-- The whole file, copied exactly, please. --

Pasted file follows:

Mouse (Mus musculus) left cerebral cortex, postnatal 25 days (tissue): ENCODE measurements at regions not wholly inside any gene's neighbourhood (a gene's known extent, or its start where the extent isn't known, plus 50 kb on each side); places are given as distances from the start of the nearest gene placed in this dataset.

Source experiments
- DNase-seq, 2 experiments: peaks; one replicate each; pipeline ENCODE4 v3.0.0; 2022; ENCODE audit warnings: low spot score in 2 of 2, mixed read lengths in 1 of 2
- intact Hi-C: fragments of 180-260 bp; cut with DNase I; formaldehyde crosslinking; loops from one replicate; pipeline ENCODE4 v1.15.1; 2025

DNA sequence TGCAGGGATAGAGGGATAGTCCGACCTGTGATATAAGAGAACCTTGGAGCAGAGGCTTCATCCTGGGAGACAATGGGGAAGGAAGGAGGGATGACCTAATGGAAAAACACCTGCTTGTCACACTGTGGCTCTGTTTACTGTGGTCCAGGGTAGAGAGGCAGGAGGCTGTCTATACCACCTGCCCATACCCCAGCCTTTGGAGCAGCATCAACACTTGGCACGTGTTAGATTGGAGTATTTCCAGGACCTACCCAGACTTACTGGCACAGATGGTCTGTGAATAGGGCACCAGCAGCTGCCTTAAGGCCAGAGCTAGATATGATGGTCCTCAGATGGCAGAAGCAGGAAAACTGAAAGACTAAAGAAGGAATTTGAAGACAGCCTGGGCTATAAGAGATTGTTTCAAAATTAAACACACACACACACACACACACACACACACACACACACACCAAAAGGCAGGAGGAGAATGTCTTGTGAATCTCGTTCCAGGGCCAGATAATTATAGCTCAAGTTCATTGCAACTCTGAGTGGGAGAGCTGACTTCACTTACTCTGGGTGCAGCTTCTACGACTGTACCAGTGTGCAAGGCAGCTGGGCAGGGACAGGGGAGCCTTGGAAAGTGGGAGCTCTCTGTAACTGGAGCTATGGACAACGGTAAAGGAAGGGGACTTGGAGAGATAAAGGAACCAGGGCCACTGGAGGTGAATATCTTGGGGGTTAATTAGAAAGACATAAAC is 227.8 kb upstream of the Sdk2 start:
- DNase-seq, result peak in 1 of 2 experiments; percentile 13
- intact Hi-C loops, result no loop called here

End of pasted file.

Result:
Mouse (Mus musculus) left cerebral cortex, postnatal 25 days (tissue): ENCODE measurements at regions not wholly inside any gene's neighbourhood (a gene's known extent, or its start where the extent isn't known, plus 50 kb on each side); places are given as distances from the start of the nearest gene placed in this dataset.

Source experiments
- DNase-seq, 2 experiments: peaks; one replicate each; pipeline ENCODE4 v3.0.0; 2022; ENCODE audit warnings: low spot score in 2 of 2, mixed read lengths in 1 of 2
- intact Hi-C: fragments of 180-260 bp; cut with DNase I; formaldehyde crosslinking; loops from one replicate; pipeline ENCODE4 v1.15.1; 2025

DNA sequence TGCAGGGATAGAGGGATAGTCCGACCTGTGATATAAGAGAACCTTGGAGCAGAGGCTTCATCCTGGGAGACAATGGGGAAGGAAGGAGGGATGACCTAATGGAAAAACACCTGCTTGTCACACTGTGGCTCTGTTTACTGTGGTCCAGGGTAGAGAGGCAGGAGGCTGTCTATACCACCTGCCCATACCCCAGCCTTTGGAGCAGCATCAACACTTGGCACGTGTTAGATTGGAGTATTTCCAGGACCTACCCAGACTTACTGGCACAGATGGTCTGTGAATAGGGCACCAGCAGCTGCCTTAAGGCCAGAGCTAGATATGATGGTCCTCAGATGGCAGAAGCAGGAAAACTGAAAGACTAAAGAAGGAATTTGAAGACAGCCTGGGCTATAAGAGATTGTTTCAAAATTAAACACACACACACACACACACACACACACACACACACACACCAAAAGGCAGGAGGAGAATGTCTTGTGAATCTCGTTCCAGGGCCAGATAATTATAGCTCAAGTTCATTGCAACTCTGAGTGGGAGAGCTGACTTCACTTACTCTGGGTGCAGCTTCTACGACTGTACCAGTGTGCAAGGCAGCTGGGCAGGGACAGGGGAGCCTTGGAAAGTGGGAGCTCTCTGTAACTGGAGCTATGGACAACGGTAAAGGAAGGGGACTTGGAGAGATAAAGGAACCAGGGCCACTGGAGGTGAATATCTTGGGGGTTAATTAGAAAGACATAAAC is 227.8 kb upstream of the Sdk2 start:
- DNase-seq, result peak in 1 of 2 experiments; percentile 13
- intact Hi-C loops, result no loop called here